The hunt continues

So we looked at five places yesterday, all of which were great. Both Sarah and I were pleasantly surprised by the moving agent. We had heard a lot of negative things, and had grown to expect the worst, but I think the only problem she had was that she did her job too well, making it difficult for us to choose only one place.

A quick synopsis of each place follows.

The first was about a block from my office, which isn’t necessarily a great thing. My office is in a tech park, and is a lot like the more boring parts of yaletown and most of Burnaby. There are lots of businesses, but no space to really live. The metro is nearby though and provides easy access to downtown. It’s also like yaletown in that it’s only a few blocks from more ‘homey’ places, but it’s not the same as living there. The space itself was nice – 37 m sq and modern. Everything had recently been refinished: marble bathroom, hard wood flooring, new shelving and bed, designer kitchen, etc. It actually was a pretty nice place, and I think would have been OK except for the location.

Second on the list was something a little more haute couture. We went down to the 8th, and took a drive down the Champs Elysees. About half way down we pulled off to the right and stopped. We were maybe 20 m from the famous shopping street. I’m pretty sure I saw Sarah looking for a pen to sign the contract at that point. The apartment itself was a ground floor (strange – usually this is reserved for shop space) ‘mezzanine’ (Loft). Again, newly renovated, but clearly in an older building. It came well furnished, had super high ceilings (except for the bedroom), and decent storage. The huge up here (aside from the location) was a large kitchen, full stove and dishwasher. We disagree on the quality of the view; I think I look more for mountains and monuments; Sarah was totally happy with Shoe-Store-Window view. This was Fashionista Paris. The other downside is that it’s not very close to stuff to live, unless one can feast on Fendi, Louis Vuitton, and Chanel.

The next place we saw was towards the north of the 17th. By comparison to the previous two places, this apartment was huge! It was 47 m sq, and used to be a three bedroom that was converted into a one bedroom by tearing down the walls to make a large, long living room. It was an older building and showed it’s age well with the thick brown crossbeams lining the ceiling. Some of the other apartments I’ve seen actually added styrofoam crossbeams to simulate this same look. The bathroom wasn’t awesome and ‘stove’ translated to ‘toaster oven’ when we actually got there. The best part of this place was defintely the size. The worst was the bathroom and kitchen.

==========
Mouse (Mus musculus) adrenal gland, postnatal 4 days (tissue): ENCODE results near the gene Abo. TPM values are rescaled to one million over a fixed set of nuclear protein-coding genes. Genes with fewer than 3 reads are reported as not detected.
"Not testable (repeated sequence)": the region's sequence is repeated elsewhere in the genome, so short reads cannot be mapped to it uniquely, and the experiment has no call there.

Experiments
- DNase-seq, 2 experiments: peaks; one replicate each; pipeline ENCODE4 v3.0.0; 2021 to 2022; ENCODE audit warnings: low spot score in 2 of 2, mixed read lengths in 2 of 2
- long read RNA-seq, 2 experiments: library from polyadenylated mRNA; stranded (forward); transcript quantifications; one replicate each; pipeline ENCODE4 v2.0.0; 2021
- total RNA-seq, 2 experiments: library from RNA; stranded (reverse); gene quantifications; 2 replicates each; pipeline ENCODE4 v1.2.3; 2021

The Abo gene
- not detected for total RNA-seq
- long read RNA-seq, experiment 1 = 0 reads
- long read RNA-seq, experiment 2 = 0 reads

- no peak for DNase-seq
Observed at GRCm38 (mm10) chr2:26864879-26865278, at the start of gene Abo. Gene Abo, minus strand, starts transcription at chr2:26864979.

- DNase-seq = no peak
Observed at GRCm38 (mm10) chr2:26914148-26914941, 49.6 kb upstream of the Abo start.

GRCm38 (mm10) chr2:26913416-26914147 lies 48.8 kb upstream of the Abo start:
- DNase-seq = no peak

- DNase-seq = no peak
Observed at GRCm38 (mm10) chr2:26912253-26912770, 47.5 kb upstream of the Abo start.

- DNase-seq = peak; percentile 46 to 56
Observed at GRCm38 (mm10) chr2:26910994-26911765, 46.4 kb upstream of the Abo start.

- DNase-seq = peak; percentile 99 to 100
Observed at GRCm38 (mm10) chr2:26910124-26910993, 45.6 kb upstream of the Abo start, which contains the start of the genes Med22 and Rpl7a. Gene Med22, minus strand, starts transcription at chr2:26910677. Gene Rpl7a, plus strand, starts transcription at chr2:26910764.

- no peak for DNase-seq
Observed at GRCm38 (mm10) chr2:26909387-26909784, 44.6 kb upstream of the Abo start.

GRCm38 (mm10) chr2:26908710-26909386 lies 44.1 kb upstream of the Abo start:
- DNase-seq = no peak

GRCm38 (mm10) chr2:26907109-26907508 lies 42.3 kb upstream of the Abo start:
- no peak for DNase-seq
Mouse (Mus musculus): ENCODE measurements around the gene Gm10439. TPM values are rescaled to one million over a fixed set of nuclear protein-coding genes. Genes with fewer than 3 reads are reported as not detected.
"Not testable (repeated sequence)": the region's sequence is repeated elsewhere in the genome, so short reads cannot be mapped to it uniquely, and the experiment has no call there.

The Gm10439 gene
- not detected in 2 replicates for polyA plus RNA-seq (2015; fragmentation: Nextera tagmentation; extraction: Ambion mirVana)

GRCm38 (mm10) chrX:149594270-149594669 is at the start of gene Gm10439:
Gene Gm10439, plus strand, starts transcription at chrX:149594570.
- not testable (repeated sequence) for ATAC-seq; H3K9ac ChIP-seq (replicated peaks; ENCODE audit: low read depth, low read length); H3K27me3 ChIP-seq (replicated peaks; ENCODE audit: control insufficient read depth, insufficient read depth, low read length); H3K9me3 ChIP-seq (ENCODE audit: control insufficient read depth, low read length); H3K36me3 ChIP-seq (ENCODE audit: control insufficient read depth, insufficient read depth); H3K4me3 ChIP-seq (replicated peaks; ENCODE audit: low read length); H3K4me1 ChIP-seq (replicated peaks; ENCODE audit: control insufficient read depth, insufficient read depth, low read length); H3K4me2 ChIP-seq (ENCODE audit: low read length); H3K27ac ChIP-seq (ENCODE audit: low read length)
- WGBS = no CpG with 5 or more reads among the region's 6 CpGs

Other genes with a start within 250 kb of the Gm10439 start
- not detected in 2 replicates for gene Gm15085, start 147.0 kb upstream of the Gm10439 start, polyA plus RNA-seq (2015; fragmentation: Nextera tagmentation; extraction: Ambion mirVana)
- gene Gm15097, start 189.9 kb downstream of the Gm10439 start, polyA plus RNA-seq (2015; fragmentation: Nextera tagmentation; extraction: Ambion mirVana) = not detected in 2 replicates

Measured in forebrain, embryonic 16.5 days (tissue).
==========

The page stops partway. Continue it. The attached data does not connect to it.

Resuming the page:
Place four was located near Bastille, and was actually facing a small harbor off of the Seine. This place had so much character it was overwhelming. The front door opened into a stairwell that was less than two shoulder widths wide, and spiraled straight up. The apartment alternated living and shared space up the staircase. I counted as we walked: Washing machine, apartment, Washing machine, apartment, toilet, living room… huh? At some point we had entered into the rental unit without noticing. It was top floor, and included the stair well as part of the property. The building itself was maybe 10 or 12 feet deep, but quite wide. It was a water front, corner lot, roof level flat, and from the bedroom you could see a km to the shining golden statue on the top of Bastille, and a huge distance along the Seine as well. I think that the only other place I’ve seen like this was in Newfoundland, so the best way I think I can describe this is as a Fisherman’s Penthouse suite. The place was definitely ‘cozy’, but it did have a tremendous amount of storage for all things big and small, and the view was about as good as you’re going to find. Also, the flat was super cool. The downsides here were the super tiny staircase and that there was a curtain instead of a door in the Water Closet.

The last place we went to was in the 7th, which I think is a student district. This place was in, without a doubt, the best location that we had seen so far. It was on top of a bank and a bakery, across from a coffee shop, and on the same block was a chocolatier, meat vendor, supermarket, vet, Irish pub, gourmet goods shop, etc, etc. The streets were tiny and full of life. This was the other side of Paris – the tiny shops and cafe’s that you hear about in tourist shops where Hemmingway or Dali would come to think and socialize. At the top of the stairs to the fifth floor flat was a large window that perfectly framed the Eifel Tower. Opening the door we were both struck immediately by the yellowness. Each 1/4″ plywood wall was painted, from floor to ceiling, post-it note yellow. The place was also, essentially, unfurnished, despite what the ad said. It had a mattress in the bedroom, a crappy table w/ two chairs (49$ from Ikea back home) in the kitchen, a broken tv stand, and a weird couch thing. The W.C.T. also suffered from an overly aggressive spring, I think if I dropped the cat from 18 inches up, she’d be launched into the perfectly yellow roof. The layout of the place was OK, and the neighborhood was incredible. But, there was something funny that each of us noticed that we couldn’t quite put our finger on. I think that it was the cheap construction and hideous colour, but the other two ladies sensed something more. We asked if the furniture could be removed and if we could rent it unfurnished, but the guy said something to the effect of ‘I have a line of people at my office that want this place; you take it as is or I take someone else.’

To close the day we shared a coffee with the lady from the Agency and picked our top three places. No word yet on whether we will be accepted to any of them, but we have our fingers crossed.

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